Posted by: badarrow
Barbara Darrow, Bing, Cisco, Google, IT channel products and services, IT channel products and technologies, Microsoft, Microsoft Worldwide Partner Conference, Steve Ballmer, Steven Sinofsky
LOS ANGELES–Here are some threads floating around Microsoft’s Worldwide Partner Conference that you won’t see hear in any keynote.
1: If Steve Ballmer’s out, who’s in?
Don’t get me wrong. This partner crowd is not Wall Street — there are no torches and pitchforks. But they are acutely aware of the pressure Ballmer is under as Microsoft tries to navigate this very tricky cloud course. So speculating on who’s next is sort of natural.
No one really expects the “Bill-Gates-returns-to-save-the-day” scenario play out. Some musings though: Maybe Microsoft buys Nokia (it’s number one partner on Windows 7 Phone) and gets Stephen Elop back into the fold as number 1.
Steve Sinofsky has to be the inside favorite to take over the top slot, although some in Redmond see Chris Capossela (chriscap) as a dark horse.
2: Dynamics NAV ERP isn’t anywhere near cloud ready.
It’s barely Web ready. Let alone Web-ready. Still.
Concern that the first release of Dynamics NAV cloud, due in 2012, will not support multitenancy was dismissed as nit-picking by one exec. Funny, what do you want to bet that when Microsoft finally does support multitenancy that multitenancy will become a huge selling point? And there is big concern among Microsoft Dynamics ERP products that Azure is definitely not ready to run ERP.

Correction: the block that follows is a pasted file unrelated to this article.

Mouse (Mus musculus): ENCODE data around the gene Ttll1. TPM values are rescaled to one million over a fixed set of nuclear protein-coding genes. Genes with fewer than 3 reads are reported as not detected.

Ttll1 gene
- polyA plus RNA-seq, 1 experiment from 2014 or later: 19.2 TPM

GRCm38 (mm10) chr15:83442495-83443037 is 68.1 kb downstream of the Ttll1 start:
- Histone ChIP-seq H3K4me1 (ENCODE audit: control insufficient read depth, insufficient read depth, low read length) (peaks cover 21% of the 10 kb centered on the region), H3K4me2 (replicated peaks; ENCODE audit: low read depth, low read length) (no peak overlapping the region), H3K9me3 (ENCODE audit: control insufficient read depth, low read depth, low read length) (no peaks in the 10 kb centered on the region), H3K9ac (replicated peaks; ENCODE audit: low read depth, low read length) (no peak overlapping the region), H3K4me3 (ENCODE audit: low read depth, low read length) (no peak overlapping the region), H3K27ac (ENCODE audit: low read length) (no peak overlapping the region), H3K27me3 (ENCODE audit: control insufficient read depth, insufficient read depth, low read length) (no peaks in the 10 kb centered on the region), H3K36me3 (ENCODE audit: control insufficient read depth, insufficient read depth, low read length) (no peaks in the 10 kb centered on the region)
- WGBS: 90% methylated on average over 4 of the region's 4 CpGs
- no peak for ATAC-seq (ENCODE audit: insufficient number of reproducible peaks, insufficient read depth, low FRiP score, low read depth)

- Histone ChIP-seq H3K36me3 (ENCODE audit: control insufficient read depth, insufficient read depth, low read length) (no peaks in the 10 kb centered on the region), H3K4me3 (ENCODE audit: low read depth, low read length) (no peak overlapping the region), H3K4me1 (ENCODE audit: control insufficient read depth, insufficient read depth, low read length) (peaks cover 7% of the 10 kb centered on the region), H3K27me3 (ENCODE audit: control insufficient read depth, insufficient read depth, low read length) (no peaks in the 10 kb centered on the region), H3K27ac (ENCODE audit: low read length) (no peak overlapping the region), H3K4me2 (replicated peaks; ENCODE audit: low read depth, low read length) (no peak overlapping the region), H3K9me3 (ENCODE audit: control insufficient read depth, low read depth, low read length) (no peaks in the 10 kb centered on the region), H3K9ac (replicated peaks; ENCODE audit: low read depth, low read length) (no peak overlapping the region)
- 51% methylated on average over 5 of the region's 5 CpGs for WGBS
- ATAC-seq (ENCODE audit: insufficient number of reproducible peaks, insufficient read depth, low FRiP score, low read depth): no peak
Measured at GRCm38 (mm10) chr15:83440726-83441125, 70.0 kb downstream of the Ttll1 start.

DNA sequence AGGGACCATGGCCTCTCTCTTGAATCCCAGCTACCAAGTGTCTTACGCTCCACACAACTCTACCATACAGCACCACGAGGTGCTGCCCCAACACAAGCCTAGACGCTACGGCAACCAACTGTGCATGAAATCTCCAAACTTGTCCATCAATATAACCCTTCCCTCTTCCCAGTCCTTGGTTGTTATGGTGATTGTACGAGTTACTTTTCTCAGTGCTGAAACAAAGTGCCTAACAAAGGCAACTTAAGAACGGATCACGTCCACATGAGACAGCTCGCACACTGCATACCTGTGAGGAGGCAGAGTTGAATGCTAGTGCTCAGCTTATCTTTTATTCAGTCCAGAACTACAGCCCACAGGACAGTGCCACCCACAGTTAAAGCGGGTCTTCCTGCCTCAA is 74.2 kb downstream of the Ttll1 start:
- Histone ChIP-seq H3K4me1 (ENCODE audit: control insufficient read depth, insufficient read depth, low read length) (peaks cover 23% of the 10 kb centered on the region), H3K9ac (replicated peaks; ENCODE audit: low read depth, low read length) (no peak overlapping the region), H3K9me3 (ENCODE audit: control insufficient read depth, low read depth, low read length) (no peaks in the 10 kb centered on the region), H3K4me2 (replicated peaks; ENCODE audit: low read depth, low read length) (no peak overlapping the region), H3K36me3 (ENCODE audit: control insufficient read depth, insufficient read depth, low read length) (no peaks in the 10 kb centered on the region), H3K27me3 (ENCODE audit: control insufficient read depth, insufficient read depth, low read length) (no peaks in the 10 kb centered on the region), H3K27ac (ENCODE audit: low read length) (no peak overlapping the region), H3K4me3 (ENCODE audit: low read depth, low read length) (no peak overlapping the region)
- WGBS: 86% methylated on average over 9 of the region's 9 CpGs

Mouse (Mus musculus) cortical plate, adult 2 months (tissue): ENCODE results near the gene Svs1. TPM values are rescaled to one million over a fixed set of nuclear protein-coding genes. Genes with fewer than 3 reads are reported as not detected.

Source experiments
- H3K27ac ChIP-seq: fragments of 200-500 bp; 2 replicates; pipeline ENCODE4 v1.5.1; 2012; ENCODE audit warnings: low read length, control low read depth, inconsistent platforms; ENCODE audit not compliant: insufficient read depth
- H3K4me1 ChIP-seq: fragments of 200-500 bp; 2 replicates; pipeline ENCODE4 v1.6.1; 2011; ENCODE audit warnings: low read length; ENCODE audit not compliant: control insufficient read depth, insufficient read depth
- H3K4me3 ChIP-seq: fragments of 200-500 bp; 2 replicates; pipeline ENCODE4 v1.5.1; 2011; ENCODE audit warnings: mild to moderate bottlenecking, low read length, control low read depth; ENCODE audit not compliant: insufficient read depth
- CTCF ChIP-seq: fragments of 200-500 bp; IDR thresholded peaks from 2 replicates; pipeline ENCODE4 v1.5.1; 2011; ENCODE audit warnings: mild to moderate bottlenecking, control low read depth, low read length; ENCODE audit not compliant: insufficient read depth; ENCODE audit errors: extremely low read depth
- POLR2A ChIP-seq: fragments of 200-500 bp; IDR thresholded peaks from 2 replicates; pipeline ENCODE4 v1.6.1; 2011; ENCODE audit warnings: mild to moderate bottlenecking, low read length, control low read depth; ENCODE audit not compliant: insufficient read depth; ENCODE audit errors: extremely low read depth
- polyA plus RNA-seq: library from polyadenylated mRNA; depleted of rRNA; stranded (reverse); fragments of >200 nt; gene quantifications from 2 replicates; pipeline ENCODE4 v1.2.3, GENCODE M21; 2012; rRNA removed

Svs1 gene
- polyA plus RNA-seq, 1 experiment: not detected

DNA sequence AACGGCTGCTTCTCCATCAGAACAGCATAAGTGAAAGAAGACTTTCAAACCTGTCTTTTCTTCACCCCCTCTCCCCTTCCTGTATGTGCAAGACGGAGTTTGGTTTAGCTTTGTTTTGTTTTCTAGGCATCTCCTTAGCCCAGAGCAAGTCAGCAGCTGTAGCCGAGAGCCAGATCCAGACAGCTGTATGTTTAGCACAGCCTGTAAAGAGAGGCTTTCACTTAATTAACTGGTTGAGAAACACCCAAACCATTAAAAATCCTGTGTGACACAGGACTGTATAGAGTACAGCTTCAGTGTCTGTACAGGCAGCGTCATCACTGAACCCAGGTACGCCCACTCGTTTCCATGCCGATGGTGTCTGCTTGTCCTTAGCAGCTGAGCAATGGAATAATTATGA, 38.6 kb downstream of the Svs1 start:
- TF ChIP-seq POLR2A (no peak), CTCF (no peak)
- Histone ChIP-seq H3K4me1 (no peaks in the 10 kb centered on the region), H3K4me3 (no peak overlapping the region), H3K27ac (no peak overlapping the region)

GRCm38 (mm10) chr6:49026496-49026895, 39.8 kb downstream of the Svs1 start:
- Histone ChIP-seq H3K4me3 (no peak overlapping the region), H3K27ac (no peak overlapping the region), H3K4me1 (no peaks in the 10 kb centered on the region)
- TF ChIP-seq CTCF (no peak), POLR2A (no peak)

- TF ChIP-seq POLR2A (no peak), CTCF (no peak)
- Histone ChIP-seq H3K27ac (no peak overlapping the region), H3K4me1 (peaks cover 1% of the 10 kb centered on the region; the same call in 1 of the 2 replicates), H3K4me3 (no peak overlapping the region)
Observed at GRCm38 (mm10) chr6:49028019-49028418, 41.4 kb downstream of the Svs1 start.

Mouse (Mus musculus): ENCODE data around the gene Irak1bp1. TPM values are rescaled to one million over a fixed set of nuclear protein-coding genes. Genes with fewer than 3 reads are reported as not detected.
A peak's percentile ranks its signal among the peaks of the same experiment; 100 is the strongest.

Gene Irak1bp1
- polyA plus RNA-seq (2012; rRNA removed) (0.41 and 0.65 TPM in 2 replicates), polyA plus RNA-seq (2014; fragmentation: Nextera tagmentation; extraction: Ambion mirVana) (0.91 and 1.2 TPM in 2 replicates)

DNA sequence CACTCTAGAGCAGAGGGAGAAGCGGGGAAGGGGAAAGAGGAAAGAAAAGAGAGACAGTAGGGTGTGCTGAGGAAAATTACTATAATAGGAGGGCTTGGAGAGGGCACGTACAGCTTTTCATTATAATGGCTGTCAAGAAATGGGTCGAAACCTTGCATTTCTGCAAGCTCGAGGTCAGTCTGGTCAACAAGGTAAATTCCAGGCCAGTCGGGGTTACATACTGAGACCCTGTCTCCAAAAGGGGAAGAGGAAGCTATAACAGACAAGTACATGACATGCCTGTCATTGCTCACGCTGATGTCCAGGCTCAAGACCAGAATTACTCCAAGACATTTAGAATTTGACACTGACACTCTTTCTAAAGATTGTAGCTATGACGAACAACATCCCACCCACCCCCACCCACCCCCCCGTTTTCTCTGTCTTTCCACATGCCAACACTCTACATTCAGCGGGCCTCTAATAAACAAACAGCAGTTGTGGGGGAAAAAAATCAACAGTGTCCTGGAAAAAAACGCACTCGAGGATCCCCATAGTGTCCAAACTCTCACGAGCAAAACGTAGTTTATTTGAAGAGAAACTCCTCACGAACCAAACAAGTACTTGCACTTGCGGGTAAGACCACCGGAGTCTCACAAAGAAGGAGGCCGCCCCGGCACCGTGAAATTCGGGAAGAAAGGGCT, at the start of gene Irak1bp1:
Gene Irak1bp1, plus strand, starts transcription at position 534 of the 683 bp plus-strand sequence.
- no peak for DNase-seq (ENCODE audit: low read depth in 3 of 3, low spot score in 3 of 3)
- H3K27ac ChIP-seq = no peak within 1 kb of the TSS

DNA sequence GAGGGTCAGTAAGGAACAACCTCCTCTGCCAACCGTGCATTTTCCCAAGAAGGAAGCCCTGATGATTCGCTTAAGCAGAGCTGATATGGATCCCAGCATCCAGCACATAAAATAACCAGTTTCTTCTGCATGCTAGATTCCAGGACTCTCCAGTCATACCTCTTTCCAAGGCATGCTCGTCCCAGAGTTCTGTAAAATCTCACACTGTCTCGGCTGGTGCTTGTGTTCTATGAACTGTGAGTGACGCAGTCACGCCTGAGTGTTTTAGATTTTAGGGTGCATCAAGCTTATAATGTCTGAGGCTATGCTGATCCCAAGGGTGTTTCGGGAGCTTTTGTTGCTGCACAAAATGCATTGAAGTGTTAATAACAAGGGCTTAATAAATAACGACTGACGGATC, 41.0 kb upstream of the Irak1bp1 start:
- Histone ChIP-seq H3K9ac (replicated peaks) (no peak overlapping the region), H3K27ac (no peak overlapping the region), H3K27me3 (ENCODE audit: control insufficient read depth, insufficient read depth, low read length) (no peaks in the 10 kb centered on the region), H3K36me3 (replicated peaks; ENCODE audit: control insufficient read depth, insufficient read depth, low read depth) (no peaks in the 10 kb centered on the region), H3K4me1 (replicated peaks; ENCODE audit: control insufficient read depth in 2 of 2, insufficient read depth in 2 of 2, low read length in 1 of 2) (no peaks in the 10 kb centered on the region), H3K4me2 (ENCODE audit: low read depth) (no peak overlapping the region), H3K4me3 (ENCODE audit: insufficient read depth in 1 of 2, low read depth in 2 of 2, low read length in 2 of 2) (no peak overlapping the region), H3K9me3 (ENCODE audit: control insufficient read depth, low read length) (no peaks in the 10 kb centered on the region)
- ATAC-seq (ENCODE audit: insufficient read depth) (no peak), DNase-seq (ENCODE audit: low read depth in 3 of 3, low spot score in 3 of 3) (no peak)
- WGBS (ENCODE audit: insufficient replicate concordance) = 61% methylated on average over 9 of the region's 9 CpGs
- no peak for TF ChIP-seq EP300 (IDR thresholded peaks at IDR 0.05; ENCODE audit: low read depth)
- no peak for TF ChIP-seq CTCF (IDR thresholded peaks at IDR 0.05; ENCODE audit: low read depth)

3: The old Microsoft vs. Cisco unified comms war is back on.
It went away for awhile probably because Cisco picked its server fight with Hewlett-Packard but now the unified communications war is back with Microsoft Office president Kurt Delbene helpfully pointing out that ten million Cisco lines hit end of support soon and that a good new home for them would be Lync.
All the Microsoft execs and minions pounded the drum hard for Lync this week, claiming huge sales successes but it’s unclear where all those users are. Not even Microsoft’s own PR firm uses it.
COO Kevin Turner sounded downright irate talking about how Cisco “milked” 75% to 80% margins on its UC gear. (Note to Turner: Publicizing a rival’s high margins to a crowd of hungry VARs is probably not a wise strategy.)
4: Meet Google: The New Evil Empire
This is interesting if not surprising: Google Plus has got a lot of knickers in a twist with its intrusive nature –yes even among Google fanboyz.
Here’s one comment:
Turner got a belly laugh on Wednesday when he said Google had to have a mission statement to remind itself not to be evil. Smugness may not be a good policy here however: Many people see Microsoft as the lesser of two evils–maybe of three if you count Facebook. Not a compliment. It’s all relative.
5: Windows 7 Phone is good but still too late
Nearly everyone concedes that Microsoft finally has a strong phone OS. The problem is its a good phone OS circa a few years ago. And while Microsoft partners “get” that the company needs to use Bing to drive consumer interest and advertising, they’re not buying that the Bing “decision engine” outsearches Google. It just ain’t so no matter how many times you say it is.
Let us know what you think about the story; email Barbara Darrow, Senior News Director at firstname.lastname@example.org.